A Reconnaissance of the Systems 
Acmite-Diopside and Acmite-N epheline 

Kenzo Yagi 

The main constituent molecules of the 
pyroxenes in the alkaline rocks are 
diopside, hedenbergite, acmite, and jade- 
ite. Jadeite is present only in minor 
amounts in most of these pyroxenes. 
When the compositions of these pyrox- 

enes are plotted in the triangular diagram 
diopside-hedenbergite-acmite (+ jadeite) 
the points line in a zone extending from 
the diopside corner through the center of 
the triangle to the acmite corner. This 
suggests complete solid solution between 
diopside and acmite and extensive solid 
solution with hedenbergite (see Yagi, 
1953). Nepheline syenites and related 
rocks have nepheline and acmitic pyrox- 
ene as the most important constituent 
minerals in addition to alkali feldspars. 
To investigate the relations in alkaline 
rocks a study of the joins diopside- 
hedenbergite-acmite and nepheline-diop- 
side-acmite is necessary. 

First the join nepheline-diopside was 
studied ; the results are given elsewhere in 
this report (pp. 96-98). The results on 
the join acmite-diopside are given here as 
figure 30. There is a complete series of 
solid solutions between acmite and diop- 
side. Bowen, Schairer, and Willems (1930) 
showed the incongruent nature of the 
melting of acmite at 990°C to hematite 


1 1 1 

111111 ^-^ 

Liquid ^-^^^"^ / 

^-— -"■"*' s 

_— -— s 

_o— " S 


""""^ Pyroxene + Liquid ^ 


^^\^ ^tf 

** - 

Hematite + Liquid ^x^^sq 


- ^r 

^v *»» 

jr Pyroxene + Hematite 


/^ + Liquid ^* 







1 ! 1 

i i i i i i 






- 900 

- 800 

Acmite 10 

Na 2 0Fe 2 3 -4Si0 2 









Fig. 30. 

Weight per cent 
Equilibrium diagram for the join acmite-diopside. 

CaO-MgO-2Si0 2 








990 ±5° 



Carnegieite + Liquid 

Carnegieite + Hematite + Liquid 

■— O o — — — — — 

Carnegieite + Nepheline + Liquid 

Hematite + Liquid 

Nepheline + Hematite + Liquid 

Acmite + Nepheline 








Acmite |0 

Na 2 0Fe 2 3 -4Si0 2 








Weight per cent 
Fig. 31. Equilibrium diagram for the join acmite-nepheline. 

90 Nepheline 
Na 2 0-AI 2 3 -2Si02 

and liquid. In the join acmite-diopside all 
compositions with 40 per cent or more 
acmite melt incongruently, and the join 
is not binary. Attention is called to the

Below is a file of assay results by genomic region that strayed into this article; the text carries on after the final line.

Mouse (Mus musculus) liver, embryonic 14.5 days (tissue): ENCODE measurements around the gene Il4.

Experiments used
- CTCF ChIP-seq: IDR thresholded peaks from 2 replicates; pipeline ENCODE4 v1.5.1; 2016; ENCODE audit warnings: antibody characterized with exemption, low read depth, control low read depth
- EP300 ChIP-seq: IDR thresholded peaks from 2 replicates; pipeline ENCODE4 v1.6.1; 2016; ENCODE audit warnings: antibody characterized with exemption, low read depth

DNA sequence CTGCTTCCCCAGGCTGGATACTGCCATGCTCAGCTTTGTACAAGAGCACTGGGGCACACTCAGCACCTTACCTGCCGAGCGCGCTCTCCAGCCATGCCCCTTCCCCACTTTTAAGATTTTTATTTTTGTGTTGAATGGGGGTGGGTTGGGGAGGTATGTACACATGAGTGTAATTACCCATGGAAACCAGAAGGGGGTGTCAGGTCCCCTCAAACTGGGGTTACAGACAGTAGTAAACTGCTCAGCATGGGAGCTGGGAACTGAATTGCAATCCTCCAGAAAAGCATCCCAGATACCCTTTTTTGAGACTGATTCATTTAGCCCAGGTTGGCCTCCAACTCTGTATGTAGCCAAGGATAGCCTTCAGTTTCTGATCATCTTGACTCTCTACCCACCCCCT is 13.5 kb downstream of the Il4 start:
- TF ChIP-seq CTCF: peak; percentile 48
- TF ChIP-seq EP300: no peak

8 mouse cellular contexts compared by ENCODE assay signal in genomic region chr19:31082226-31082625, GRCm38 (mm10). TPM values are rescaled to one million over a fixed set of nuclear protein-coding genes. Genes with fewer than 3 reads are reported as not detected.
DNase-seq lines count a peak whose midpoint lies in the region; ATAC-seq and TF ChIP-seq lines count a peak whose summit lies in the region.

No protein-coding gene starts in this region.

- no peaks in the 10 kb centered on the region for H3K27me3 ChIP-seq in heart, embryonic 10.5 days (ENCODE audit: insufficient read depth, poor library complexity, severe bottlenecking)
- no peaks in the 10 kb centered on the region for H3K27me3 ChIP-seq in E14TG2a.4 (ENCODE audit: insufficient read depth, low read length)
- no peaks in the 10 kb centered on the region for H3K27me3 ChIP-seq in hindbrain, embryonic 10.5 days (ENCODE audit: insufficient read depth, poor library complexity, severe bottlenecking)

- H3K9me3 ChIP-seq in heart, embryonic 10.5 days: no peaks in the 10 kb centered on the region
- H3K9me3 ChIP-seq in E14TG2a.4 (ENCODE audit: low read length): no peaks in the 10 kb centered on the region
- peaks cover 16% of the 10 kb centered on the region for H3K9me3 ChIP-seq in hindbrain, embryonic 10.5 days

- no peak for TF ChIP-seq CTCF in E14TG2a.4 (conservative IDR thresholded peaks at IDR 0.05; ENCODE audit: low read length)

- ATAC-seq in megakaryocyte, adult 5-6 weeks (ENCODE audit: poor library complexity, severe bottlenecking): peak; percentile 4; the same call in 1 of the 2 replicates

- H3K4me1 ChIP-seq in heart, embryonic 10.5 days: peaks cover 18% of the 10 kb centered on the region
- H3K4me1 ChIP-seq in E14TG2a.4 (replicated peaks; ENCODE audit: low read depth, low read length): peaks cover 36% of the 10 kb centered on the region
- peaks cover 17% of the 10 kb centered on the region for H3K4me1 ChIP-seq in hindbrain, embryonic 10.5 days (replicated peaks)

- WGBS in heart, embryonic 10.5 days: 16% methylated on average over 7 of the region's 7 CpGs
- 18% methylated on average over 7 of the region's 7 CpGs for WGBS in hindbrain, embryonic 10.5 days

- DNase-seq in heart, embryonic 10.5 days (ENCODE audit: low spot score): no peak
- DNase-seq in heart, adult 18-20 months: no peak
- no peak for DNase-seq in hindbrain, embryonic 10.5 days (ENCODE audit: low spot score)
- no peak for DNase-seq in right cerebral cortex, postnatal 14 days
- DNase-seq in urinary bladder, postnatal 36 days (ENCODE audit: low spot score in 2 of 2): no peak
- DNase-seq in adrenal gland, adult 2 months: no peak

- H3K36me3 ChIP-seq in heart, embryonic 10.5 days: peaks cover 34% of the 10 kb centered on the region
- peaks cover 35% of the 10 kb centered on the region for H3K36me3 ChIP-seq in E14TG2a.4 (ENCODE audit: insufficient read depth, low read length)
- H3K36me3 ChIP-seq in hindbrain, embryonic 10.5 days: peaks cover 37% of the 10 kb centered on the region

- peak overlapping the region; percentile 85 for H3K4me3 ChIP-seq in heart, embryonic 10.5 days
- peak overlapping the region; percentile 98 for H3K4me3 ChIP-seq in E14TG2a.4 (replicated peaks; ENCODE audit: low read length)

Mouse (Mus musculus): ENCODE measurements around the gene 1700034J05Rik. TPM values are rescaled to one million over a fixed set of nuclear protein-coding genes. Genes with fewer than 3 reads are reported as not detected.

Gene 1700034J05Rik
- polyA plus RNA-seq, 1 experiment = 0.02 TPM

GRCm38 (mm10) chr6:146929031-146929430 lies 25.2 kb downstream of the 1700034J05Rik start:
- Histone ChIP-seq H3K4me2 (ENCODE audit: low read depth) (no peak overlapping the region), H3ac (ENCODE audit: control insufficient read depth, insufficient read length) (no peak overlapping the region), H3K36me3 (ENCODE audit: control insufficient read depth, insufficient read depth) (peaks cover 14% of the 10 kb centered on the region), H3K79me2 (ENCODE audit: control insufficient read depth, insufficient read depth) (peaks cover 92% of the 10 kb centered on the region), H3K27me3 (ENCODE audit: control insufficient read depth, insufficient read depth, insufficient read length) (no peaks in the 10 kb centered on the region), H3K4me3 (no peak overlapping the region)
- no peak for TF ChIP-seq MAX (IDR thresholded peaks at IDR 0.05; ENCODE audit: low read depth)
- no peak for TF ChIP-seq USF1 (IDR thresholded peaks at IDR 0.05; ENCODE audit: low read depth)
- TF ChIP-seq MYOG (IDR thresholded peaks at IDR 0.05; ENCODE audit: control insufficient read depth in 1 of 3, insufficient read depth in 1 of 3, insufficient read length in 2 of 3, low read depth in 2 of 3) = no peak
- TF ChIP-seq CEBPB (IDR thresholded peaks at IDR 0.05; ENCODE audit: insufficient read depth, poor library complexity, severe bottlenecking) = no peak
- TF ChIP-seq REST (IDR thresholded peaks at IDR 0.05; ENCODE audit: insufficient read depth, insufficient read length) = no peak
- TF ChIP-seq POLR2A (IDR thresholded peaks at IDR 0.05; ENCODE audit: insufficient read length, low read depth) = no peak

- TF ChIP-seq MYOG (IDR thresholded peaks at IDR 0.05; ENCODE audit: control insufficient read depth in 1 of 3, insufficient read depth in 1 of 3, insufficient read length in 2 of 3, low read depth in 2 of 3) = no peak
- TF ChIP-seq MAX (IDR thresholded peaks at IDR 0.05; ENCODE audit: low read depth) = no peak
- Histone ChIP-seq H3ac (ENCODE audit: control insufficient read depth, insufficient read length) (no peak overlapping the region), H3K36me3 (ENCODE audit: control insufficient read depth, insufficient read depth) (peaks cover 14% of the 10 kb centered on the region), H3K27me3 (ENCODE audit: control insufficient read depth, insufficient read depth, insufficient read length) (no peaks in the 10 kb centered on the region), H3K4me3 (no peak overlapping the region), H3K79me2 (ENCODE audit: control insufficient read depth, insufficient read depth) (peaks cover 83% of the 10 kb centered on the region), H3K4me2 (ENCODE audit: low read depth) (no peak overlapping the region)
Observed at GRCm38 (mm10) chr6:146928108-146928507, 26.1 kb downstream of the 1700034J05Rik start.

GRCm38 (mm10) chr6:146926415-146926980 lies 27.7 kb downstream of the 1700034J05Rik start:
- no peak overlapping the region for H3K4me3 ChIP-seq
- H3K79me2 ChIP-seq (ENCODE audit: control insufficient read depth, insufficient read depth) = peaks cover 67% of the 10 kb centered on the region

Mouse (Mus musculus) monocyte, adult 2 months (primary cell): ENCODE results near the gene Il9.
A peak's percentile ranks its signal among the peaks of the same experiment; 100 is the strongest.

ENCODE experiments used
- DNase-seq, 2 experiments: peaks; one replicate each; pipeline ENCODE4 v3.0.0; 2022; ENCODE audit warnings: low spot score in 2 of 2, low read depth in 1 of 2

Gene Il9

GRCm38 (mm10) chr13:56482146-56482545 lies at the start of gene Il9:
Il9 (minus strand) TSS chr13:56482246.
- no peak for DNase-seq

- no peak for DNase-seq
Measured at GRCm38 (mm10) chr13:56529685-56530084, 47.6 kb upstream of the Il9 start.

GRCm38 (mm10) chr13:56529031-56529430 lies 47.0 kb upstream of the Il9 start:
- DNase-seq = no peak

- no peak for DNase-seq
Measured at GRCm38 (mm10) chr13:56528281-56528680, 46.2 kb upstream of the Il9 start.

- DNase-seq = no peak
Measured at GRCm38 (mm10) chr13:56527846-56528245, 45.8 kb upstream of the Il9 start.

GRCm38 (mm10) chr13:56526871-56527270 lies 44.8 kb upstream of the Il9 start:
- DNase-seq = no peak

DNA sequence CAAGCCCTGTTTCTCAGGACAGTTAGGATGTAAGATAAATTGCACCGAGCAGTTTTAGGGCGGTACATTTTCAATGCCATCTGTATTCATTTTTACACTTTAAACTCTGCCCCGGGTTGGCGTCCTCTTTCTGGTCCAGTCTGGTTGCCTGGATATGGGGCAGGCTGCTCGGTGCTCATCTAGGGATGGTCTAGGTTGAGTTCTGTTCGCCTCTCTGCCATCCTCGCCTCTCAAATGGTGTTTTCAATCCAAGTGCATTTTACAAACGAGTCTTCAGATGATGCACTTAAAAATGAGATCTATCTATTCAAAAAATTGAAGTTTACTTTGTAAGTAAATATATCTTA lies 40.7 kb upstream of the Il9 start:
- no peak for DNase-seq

fact that some of the iron is always 
present as ferrous iron, although most of 
the iron in these melts is ferric iron. 
Therefore, the system is never truly 
binary even in the portion richer in 
diopside than 40 per cent, and there is 
always a small amount of liquid (glass) 
present in the region labeled pyroxenes. 
The results of a study of the join 
acmite-nepheline are given here in figure 
31. A very wide primary field of hematite 
appears on the liquidus surface as a result 
of the incongruent melting of acmite. 
The system is not binary. The phases 
present are acmite, hematite, carnegieite, 
nepheline, and liquid. There is a narrow 
region of coexistence of nepheline and 

carnegieite, suggesting that they are solid 
solutions with a narrow range of compo- 
sitions. Hematite present in the melts 
varies in color from deep reddish brown 
to pale brown, suggesting differences in 
composition perhaps due to the presence 
of A1 2 3 in solid solution in the hematite. 
The precise compositions of solid solu- 
tions have not been determined. Mixtures 
of acmite and nepheline begin to melt at 
about 908°C. 

Studies of the join acmite-diopside- 
nepheline in progress at Tohoku Univer- 
sity are nearly completed. They will be 
presented during the next year. Most of 
the studies on acmite-diopside and 
acmite-nepheline were made at Tohoku 
University, but some of the quenching 
experiments were run at the Geophysical 
Laboratory in December 1960 and Jan- 
uary 1961. 



Accessory Minerals 

Investigations in the System 

D. H. Lindsley 

The system FeO-Fe 2 3 -Ti0 2 contains 
several phases of geologic interest (fig. 
32). In addition to the Ti0 2 minerals 
rutile, anatase, and brookite, the im- 
portant phases are: 

1. The rhombohedral hematite-ilmen- 
ite (aFe 2 3 -FeTi0 3 ) series, with com- 
plete solid solution above ^950°C (Car- 
michael, 1961), referred to as the a series 
by Verhoogen (1962). 

2. The cubic magnetite-ulvospinel 
series, lying on the binary Fe 3 04-Fe 2 Ti04 
join, with complete solid solution above 
~600°C (Vincent, Wright, Chevallier, 
and Mathieu, 1957), called /3 series or /S 
spinels for convenience. 

3. The cation-deficient spinels that lie 
on the Fe 2 3 and Ti0 2 side of the 
Fe 3 4 -Fe 2 Ti0 4 join, called 7 spinels by